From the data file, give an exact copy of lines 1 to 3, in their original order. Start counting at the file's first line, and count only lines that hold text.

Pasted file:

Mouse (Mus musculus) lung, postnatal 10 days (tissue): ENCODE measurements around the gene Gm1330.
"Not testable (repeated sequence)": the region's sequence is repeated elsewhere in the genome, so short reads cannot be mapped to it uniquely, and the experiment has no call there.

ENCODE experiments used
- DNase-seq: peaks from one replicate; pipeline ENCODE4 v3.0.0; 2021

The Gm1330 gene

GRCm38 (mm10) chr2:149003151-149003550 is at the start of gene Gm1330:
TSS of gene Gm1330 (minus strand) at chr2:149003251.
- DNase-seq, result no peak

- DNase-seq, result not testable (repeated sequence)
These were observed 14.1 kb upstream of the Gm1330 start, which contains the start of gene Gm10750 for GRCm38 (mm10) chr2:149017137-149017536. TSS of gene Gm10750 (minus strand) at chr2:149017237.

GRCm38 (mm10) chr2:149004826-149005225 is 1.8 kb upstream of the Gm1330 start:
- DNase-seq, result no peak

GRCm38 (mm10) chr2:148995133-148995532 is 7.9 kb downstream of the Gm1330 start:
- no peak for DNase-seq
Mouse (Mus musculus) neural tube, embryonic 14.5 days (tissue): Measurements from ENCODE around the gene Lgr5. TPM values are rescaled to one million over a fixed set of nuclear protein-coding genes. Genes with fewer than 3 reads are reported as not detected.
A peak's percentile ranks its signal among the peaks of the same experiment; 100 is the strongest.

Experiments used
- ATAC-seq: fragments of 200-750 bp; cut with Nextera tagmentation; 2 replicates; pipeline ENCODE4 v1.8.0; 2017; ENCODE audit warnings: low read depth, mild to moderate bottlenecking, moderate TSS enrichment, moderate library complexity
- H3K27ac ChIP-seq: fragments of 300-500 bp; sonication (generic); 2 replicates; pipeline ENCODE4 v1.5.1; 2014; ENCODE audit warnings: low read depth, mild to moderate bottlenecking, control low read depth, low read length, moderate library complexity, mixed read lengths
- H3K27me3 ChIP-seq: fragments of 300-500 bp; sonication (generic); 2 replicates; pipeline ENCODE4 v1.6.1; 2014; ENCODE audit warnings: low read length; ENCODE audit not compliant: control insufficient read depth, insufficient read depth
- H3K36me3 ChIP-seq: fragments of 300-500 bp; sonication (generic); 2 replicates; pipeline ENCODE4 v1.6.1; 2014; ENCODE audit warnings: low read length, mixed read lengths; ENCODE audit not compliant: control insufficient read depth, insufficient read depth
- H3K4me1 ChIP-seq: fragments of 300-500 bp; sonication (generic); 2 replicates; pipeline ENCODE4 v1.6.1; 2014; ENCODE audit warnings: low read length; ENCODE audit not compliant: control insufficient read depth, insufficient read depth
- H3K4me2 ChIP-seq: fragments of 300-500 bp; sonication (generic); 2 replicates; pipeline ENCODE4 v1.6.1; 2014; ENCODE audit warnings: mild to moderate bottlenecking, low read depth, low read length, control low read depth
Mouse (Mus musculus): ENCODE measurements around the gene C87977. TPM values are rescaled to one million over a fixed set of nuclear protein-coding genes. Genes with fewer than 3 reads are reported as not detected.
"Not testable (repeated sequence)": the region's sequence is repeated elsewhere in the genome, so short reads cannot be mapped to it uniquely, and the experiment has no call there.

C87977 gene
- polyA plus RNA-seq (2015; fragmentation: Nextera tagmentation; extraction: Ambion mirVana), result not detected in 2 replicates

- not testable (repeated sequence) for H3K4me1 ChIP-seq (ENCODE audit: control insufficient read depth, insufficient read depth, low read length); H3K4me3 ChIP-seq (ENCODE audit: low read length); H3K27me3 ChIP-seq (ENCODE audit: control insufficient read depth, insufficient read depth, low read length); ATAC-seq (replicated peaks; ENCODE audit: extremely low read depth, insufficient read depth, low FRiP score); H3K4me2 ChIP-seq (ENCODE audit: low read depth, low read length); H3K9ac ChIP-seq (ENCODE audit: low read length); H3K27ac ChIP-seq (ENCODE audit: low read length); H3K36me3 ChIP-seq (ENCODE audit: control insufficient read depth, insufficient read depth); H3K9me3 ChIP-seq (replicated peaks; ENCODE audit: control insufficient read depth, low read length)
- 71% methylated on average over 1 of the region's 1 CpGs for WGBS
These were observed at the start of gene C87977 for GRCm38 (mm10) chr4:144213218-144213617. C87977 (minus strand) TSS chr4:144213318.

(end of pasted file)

Mouse (Mus musculus) lung, postnatal 10 days (tissue): ENCODE measurements around the gene Gm1330.
"Not testable (repeated sequence)": the region's sequence is repeated elsewhere in the genome, so short reads cannot be mapped to it uniquely, and the experiment has no call there.

ENCODE experiments used